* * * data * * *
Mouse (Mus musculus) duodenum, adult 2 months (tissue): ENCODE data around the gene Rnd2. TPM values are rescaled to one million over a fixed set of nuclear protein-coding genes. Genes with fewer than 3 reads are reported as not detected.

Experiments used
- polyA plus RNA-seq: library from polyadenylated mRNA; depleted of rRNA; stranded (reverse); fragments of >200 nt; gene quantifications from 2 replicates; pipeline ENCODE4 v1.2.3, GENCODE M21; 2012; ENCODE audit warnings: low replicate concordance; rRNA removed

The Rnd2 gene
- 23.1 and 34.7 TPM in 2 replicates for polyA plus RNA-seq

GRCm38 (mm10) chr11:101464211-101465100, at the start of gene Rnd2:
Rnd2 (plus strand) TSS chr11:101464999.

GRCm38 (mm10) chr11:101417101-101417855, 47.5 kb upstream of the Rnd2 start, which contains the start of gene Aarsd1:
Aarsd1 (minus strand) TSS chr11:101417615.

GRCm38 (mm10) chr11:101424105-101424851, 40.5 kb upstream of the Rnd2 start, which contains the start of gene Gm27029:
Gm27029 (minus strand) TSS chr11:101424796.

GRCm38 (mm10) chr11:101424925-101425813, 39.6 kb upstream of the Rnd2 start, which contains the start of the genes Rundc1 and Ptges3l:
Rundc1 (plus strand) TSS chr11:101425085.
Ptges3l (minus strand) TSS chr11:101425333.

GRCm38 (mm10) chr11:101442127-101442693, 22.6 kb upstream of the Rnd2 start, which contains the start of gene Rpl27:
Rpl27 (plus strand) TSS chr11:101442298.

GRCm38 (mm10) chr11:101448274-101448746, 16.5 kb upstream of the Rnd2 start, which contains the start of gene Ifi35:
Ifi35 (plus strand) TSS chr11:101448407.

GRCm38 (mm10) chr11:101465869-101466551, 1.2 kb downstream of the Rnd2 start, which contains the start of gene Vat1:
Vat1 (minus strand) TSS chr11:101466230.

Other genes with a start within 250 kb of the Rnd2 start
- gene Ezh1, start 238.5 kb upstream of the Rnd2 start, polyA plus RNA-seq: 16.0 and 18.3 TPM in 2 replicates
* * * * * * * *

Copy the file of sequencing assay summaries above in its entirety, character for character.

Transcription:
Mouse (Mus musculus) duodenum, adult 2 months (tissue): ENCODE data around the gene Rnd2. TPM values are rescaled to one million over a fixed set of nuclear protein-coding genes. Genes with fewer than 3 reads are reported as not detected.

Experiments used
- polyA plus RNA-seq: library from polyadenylated mRNA; depleted of rRNA; stranded (reverse); fragments of >200 nt; gene quantifications from 2 replicates; pipeline ENCODE4 v1.2.3, GENCODE M21; 2012; ENCODE audit warnings: low replicate concordance; rRNA removed

The Rnd2 gene
- 23.1 and 34.7 TPM in 2 replicates for polyA plus RNA-seq

GRCm38 (mm10) chr11:101464211-101465100, at the start of gene Rnd2:
Rnd2 (plus strand) TSS chr11:101464999.

GRCm38 (mm10) chr11:101417101-101417855, 47.5 kb upstream of the Rnd2 start, which contains the start of gene Aarsd1:
Aarsd1 (minus strand) TSS chr11:101417615.

GRCm38 (mm10) chr11:101424105-101424851, 40.5 kb upstream of the Rnd2 start, which contains the start of gene Gm27029:
Gm27029 (minus strand) TSS chr11:101424796.

GRCm38 (mm10) chr11:101424925-101425813, 39.6 kb upstream of the Rnd2 start, which contains the start of the genes Rundc1 and Ptges3l:
Rundc1 (plus strand) TSS chr11:101425085.
Ptges3l (minus strand) TSS chr11:101425333.

GRCm38 (mm10) chr11:101442127-101442693, 22.6 kb upstream of the Rnd2 start, which contains the start of gene Rpl27:
Rpl27 (plus strand) TSS chr11:101442298.

GRCm38 (mm10) chr11:101448274-101448746, 16.5 kb upstream of the Rnd2 start, which contains the start of gene Ifi35:
Ifi35 (plus strand) TSS chr11:101448407.

GRCm38 (mm10) chr11:101465869-101466551, 1.2 kb downstream of the Rnd2 start, which contains the start of gene Vat1:
Vat1 (minus strand) TSS chr11:101466230.

Other genes with a start within 250 kb of the Rnd2 start
- gene Ezh1, start 238.5 kb upstream of the Rnd2 start, polyA plus RNA-seq: 16.0 and 18.3 TPM in 2 replicates